Musk figures the colony program — which he wants to be a collaboration between government and private enterprise — would end up costing about $36 billion. He arrived at that number by estimating that a colony that costs 0.25 percent or 0.5 percent of a nation’s gross domestic product (GDP) would be considered acceptable. The United States' GDP in 2010 was $14.5 trillion; 0.25 percent of $14.5 trillion is $36 billion. If all 80,000 colonists paid $500,000 per seat for their Mars trip, $40 billion would be raised.

I'm not saying that's a reasonable way to draw a budget, just to provide an estimate on what Musk is targeting. Since this article came out (Nov 2012), I think his cost estimations went up, and his funding plans shifted more to preparing a realistic IPO (not covering the whole thing, but some of the early stages). Cannot readily find a quote for that.

There are many more (somewhat obfuscated) details in that article, like this one:

Musk also ruled out SpaceX's Dragon capsule, which the company is developing to ferry astronauts to and from low-Earth orbit, as the spacecraft that would land colonists on the Red Planet. When asked by SPACE.com what vehicle would be used, he said, "I think you just land the entire thing."

Asked if the "entire thing" is the huge new reusable rocket — which is rumored to bear the acronymic name MCT, short for Mass Cargo Transport or Mars Colony Transport — Musk said, "Maybe."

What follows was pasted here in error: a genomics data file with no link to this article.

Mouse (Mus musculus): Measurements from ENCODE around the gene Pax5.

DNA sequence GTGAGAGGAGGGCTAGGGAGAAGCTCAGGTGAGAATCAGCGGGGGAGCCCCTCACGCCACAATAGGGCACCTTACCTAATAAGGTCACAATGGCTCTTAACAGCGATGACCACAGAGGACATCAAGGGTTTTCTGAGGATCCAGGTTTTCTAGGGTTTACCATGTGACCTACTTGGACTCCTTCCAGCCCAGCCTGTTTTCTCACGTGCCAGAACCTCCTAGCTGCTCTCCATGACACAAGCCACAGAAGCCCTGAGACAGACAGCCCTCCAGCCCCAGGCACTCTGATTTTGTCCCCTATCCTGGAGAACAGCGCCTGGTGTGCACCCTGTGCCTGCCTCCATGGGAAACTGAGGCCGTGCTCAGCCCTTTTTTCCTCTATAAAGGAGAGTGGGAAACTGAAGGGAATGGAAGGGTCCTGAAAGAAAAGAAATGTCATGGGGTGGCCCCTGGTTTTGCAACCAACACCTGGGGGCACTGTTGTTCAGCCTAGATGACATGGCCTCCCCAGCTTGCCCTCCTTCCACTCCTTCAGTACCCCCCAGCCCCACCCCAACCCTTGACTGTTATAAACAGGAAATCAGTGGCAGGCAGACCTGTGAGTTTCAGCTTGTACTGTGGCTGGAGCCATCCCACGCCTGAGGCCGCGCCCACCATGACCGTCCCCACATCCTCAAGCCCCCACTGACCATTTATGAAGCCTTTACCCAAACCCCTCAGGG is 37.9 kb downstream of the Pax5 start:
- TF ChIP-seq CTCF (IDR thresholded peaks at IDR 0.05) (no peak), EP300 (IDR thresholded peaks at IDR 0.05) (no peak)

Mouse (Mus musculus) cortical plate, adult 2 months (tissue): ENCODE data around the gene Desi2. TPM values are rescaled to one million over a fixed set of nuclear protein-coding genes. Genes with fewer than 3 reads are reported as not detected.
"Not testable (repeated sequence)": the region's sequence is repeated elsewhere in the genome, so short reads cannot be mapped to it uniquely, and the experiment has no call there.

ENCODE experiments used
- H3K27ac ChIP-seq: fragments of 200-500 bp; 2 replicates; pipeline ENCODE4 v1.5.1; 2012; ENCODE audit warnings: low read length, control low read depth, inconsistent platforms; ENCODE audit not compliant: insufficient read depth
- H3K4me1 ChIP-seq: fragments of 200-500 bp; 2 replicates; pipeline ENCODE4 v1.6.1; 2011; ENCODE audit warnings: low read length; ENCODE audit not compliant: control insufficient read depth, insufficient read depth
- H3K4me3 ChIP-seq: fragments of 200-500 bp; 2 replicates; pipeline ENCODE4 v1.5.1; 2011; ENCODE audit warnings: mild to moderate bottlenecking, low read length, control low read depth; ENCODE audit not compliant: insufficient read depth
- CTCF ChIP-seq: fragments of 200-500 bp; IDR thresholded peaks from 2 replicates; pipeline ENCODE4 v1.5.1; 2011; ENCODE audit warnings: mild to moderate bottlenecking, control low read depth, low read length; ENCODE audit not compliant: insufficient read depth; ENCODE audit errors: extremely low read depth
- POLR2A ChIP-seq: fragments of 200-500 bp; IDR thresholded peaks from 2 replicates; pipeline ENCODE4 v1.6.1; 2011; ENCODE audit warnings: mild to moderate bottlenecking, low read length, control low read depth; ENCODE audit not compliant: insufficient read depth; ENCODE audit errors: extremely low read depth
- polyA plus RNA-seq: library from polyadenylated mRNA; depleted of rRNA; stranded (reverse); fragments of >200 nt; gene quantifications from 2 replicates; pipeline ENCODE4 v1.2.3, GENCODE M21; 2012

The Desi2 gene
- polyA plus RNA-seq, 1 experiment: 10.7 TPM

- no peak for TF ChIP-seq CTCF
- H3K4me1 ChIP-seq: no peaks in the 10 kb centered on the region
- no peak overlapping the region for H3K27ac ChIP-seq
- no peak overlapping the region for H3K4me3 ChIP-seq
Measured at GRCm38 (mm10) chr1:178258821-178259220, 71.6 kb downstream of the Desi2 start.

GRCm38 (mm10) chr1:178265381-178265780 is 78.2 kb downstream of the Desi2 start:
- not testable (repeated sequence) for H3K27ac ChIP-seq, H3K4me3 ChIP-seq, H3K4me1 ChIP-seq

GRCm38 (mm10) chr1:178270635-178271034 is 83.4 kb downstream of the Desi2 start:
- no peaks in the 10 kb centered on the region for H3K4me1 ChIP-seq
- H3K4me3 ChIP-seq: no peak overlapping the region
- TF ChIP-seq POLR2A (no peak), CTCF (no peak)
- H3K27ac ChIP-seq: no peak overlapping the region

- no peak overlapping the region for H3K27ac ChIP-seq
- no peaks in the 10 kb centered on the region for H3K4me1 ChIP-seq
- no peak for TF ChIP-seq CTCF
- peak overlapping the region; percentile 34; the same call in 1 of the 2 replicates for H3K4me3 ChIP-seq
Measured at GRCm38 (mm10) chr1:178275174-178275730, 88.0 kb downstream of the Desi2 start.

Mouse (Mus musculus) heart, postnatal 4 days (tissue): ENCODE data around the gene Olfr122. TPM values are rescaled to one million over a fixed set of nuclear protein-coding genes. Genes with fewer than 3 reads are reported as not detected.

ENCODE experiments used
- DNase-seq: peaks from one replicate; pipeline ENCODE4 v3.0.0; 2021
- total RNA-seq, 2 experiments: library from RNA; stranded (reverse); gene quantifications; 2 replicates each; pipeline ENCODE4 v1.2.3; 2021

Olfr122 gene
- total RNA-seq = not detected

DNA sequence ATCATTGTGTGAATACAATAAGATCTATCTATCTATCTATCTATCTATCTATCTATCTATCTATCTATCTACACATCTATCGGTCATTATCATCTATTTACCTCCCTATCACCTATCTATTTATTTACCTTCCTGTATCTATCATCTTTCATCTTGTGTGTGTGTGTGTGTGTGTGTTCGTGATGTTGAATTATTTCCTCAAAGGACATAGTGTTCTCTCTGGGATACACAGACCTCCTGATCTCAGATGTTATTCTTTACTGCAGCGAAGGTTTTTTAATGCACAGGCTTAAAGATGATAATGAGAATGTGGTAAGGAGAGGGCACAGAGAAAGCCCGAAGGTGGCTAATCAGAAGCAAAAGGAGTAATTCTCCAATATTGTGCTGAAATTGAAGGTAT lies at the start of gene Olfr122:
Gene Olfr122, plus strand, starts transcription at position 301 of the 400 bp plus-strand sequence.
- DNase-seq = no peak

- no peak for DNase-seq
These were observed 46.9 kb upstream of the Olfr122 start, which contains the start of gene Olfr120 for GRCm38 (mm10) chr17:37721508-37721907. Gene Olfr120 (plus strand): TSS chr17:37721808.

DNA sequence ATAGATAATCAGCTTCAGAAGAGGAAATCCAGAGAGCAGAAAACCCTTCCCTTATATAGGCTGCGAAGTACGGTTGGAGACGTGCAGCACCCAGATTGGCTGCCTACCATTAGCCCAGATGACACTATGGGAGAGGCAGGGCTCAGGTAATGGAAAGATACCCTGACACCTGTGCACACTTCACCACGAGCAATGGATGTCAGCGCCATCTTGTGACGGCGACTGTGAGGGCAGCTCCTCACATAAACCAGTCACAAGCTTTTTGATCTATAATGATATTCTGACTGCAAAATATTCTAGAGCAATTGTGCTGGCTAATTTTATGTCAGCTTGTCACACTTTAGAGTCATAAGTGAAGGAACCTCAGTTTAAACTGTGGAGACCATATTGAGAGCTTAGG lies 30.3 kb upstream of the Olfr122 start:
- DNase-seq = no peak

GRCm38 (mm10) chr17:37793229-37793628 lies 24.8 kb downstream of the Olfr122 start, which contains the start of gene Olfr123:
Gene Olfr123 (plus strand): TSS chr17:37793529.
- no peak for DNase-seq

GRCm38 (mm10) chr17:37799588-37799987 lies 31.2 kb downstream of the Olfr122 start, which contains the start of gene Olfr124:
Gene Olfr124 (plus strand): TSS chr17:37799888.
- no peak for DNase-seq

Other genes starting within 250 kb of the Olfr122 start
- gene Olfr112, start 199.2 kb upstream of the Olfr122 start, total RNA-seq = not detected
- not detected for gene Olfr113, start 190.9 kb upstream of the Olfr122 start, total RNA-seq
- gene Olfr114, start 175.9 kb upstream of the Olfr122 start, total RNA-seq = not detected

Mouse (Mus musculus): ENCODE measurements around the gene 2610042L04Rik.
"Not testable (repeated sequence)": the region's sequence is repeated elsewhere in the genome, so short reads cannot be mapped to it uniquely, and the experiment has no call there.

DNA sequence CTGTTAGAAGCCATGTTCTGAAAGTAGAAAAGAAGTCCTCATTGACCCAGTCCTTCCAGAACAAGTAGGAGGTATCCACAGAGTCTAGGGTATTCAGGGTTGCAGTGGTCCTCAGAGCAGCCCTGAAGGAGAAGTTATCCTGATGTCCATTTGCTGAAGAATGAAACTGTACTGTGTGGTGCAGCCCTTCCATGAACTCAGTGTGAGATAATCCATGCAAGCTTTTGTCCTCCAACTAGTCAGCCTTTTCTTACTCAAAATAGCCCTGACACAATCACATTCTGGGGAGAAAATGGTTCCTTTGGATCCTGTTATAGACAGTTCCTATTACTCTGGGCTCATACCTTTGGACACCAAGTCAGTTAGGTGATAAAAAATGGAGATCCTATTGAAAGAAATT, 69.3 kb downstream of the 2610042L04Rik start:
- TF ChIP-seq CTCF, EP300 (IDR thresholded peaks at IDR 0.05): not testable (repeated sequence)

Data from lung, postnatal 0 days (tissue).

2. Elon Musk Says Ticket to Mars Will Cost $500,000 [wired.com]

“Land on Mars, a round-trip ticket — half a million dollars. It can be done,” he told the BBC.

Musk did hint that one of the keys to low-cost trips to the red planet would be the ability to not only refuel there, but also to reuse the entire spacecraft on the return trip. In the BBC interview Musk said by reusing the spacecraft, you end up with the same sorts of costs airlines face. Musk compared it to flying today where a 747 isn’t simply thrown away after a flight to London. Like the airplane, the cost of the spacecraft could be spread out over numerous flights rather than just a single trip making fuel one of the main expenses rather than the entire ship.

3. Tesla’s (TSLA) Musk On Colonizing the Red Planet [wallstreetpit.com]

Asked about the possibility of a SpaceX IPO, Musk said the company’s plans are too long-term to attract many hedge fund managers, making an IPO unlikely any time soon.

“Maybe [when] we’re close to developing the Mars vehicle, or ideally we’ve flown it a few times, then I think going public would make more sense,” he said.

So, I can't comment on how realistic is each of his cost and time estimations, but he is trying hard to make them internally consistent, and most and first of all, to bring down the launch costs and to improve the reusability. We can already see several successful steps in that direction, and we will see the gradual progress, or lack thereof, very soon. It's not some Kickstarter scheme for Gates & Buffet.

Re:Mars Direct - Unanswered? (0)

Anonymous Coward | about 4 months ago | (#47402729)